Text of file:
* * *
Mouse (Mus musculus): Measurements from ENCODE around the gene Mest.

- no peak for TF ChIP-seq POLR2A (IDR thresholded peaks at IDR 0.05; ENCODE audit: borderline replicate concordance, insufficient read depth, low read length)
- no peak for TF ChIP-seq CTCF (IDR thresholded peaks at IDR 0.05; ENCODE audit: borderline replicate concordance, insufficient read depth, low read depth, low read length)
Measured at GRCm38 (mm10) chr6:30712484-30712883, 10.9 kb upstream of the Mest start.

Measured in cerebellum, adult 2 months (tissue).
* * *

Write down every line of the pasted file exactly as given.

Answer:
Mouse (Mus musculus): Measurements from ENCODE around the gene Mest.

- no peak for TF ChIP-seq POLR2A (IDR thresholded peaks at IDR 0.05; ENCODE audit: borderline replicate concordance, insufficient read depth, low read length)
- no peak for TF ChIP-seq CTCF (IDR thresholded peaks at IDR 0.05; ENCODE audit: borderline replicate concordance, insufficient read depth, low read depth, low read length)
Measured at GRCm38 (mm10) chr6:30712484-30712883, 10.9 kb upstream of the Mest start.

Measured in cerebellum, adult 2 months (tissue).